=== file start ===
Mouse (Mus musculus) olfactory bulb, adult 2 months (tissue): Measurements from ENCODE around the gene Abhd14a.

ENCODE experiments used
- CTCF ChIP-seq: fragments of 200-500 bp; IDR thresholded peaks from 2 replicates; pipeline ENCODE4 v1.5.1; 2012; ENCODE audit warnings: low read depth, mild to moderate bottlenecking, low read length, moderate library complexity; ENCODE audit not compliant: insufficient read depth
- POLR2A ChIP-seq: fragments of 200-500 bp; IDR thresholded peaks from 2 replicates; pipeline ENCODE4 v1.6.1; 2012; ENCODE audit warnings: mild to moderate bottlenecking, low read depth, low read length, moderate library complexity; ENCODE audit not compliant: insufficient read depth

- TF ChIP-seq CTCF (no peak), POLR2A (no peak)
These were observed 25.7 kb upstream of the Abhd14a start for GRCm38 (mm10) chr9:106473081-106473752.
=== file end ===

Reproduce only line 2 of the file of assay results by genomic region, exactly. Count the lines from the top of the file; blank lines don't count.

ENCODE experiments used